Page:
It’s no coincidence that my two favorite RPG games are structured around learning about the party members. In Mass Effect 2, the central missions in the first half of the game involve gathering these people from their disparate locations. These episodes set the scene, establishing what makes this specific character special. In the second half, Shepard is also given the option to pursue loyalty missions, diving deeper into their personal concerns. Thus, most characters get not just one but two full segments dedicated to them specifically. Additionally, with all the inherent tension of the races and organizations involved, there are some moments where two party members come into conflict, requiring Shepard to talk them down. These are brief but necessary reminders about how this galactic civilization is barely holding itself together.

This also makes the finale more effective. On a suicide run where literally any character can die, having well-defined party members is essential. The structure of this finale is also exceptional. The game thankfully drops the good vs. bad system and instead relies on the player actually picking the right choices for each job, while also punishing the player for not investing into their ship and allies. This can obviously be negated by the save system, but much like Undertale, simply knowing the possibility for absolute failure actually exists changes the perspective. Unfortunately, the idiot Shepard I created in the first Mass Effect met an untimely end.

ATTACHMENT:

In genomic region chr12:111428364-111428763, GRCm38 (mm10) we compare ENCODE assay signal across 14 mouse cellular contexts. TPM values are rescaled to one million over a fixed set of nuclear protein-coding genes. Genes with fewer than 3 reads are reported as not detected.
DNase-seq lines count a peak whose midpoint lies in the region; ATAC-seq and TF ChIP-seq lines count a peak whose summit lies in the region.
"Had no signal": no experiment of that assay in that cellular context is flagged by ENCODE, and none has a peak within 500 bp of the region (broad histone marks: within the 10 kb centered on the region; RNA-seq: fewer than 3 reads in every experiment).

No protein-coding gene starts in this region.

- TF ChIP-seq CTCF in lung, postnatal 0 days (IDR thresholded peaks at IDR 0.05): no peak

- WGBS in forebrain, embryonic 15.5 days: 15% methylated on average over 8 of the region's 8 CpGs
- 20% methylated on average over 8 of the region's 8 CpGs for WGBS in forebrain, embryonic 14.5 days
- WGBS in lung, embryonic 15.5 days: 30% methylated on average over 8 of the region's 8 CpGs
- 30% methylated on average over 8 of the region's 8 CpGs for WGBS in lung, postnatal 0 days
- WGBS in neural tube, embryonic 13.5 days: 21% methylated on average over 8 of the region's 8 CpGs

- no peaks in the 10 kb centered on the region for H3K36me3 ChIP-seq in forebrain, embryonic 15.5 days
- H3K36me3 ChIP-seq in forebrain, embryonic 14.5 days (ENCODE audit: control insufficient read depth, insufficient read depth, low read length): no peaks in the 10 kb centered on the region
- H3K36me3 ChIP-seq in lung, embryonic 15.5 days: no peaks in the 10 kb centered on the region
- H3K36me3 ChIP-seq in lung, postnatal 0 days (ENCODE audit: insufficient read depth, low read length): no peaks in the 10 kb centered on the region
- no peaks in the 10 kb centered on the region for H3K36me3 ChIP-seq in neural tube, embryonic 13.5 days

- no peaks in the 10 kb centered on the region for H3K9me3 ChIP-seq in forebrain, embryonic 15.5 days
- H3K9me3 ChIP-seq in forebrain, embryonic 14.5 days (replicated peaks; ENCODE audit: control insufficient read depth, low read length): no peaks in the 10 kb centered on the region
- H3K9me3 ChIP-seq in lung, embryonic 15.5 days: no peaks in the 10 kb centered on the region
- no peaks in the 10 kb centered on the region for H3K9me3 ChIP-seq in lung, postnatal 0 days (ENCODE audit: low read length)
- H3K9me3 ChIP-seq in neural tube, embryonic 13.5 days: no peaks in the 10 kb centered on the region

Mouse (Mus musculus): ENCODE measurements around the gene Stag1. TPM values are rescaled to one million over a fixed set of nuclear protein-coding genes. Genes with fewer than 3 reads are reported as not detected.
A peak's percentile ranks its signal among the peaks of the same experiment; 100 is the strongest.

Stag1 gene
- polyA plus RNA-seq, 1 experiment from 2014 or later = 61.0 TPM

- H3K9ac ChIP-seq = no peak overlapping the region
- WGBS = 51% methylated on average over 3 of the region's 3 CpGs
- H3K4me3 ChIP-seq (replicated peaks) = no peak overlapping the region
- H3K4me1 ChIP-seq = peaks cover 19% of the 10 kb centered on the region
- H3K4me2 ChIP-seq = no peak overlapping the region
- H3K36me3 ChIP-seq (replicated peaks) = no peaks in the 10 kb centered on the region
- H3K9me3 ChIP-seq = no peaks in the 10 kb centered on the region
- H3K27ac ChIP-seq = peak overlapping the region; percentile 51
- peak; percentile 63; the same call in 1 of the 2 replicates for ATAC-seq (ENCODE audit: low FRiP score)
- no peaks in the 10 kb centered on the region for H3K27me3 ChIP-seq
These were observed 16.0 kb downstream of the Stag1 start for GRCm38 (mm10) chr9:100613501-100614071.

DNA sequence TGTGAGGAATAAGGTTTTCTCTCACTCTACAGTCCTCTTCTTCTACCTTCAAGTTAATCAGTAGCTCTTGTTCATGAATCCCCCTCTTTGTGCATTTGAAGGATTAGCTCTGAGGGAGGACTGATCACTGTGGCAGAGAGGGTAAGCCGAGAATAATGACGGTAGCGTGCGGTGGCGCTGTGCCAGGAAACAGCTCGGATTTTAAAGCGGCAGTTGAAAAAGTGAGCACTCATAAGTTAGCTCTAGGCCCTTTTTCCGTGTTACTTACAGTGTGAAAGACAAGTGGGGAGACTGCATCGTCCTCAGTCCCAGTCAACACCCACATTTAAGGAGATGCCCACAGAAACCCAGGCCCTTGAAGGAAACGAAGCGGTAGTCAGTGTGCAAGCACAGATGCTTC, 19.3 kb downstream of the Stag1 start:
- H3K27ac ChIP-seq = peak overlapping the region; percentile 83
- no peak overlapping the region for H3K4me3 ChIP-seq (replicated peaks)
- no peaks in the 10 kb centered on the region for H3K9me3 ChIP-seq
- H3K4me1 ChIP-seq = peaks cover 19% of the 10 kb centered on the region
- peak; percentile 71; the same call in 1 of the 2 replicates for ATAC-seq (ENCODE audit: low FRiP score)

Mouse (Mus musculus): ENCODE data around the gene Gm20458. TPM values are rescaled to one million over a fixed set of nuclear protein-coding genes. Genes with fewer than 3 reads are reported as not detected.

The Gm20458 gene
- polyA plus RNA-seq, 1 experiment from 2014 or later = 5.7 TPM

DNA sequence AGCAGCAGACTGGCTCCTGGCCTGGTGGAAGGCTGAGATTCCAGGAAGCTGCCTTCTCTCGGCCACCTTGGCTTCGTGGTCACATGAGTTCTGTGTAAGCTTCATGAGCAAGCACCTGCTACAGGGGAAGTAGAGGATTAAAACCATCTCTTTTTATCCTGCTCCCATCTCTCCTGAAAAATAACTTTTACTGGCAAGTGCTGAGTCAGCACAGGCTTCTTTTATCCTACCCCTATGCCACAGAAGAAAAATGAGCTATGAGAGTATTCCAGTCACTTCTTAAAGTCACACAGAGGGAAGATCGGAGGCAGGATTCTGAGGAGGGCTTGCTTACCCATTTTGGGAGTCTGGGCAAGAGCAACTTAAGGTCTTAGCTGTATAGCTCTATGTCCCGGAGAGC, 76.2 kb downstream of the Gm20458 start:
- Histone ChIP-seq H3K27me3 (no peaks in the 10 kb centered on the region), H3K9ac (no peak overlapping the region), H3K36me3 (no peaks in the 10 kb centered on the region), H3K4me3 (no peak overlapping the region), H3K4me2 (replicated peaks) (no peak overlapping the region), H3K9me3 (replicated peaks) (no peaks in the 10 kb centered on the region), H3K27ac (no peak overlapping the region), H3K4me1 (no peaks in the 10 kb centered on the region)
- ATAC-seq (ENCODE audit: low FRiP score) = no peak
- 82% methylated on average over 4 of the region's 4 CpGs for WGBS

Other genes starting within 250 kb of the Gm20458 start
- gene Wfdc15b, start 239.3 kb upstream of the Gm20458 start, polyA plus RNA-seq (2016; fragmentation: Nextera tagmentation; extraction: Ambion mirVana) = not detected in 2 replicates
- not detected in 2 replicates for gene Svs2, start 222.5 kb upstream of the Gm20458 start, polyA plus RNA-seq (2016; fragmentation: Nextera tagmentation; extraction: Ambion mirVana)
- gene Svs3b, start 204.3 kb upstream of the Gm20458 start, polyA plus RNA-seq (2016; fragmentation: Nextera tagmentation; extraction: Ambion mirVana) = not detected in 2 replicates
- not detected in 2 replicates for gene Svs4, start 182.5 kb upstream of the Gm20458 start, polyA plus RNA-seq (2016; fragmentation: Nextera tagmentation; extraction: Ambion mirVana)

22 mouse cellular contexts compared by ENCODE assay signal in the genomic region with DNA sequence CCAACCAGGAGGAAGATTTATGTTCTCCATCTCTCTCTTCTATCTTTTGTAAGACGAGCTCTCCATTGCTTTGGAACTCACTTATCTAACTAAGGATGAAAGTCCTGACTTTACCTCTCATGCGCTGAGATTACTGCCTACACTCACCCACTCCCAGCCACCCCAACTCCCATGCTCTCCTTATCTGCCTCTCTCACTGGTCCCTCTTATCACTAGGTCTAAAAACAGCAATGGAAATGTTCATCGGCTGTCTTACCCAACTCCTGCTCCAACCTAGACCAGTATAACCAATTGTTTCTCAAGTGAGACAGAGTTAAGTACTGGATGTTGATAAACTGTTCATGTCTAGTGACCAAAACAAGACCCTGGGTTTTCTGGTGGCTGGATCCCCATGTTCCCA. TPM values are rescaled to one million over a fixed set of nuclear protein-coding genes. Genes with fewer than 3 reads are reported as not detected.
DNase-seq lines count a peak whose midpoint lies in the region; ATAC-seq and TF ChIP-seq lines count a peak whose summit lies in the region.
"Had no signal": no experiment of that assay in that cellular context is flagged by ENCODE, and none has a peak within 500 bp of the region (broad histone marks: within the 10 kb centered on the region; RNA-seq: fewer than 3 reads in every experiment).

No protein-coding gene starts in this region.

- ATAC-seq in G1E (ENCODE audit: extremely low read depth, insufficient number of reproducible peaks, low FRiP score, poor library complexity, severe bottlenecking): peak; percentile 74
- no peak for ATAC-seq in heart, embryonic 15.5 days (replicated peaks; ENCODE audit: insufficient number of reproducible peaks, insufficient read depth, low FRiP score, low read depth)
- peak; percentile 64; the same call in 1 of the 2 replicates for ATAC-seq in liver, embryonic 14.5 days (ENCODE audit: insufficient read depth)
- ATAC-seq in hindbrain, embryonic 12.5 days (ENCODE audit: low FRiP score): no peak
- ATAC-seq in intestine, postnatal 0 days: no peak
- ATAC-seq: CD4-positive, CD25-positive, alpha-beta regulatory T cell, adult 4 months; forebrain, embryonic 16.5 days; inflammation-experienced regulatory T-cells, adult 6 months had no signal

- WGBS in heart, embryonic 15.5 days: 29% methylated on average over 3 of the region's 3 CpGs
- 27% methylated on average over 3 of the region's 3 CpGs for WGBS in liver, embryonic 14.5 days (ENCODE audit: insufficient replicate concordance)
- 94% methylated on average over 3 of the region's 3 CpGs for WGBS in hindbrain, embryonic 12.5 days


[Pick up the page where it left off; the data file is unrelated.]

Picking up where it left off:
On a gameplay level, this is a total improvement over the original Mass Effect. This is the third-person shooter at its best, throwing in some fun extras; while Mass Effect 3 refined this further, it’s still excellent here. With the various loyalty missions requiring the participation of the relevant party member, there’s also a reason to make a full tour of each member’s ability. The level design is also a major improvement – in the original Mass Effect, side quests reused the same assets constantly. Here, each location has a unique design. Any story-rich video game I have played multiple times for the gameplay itself is an obvious winner.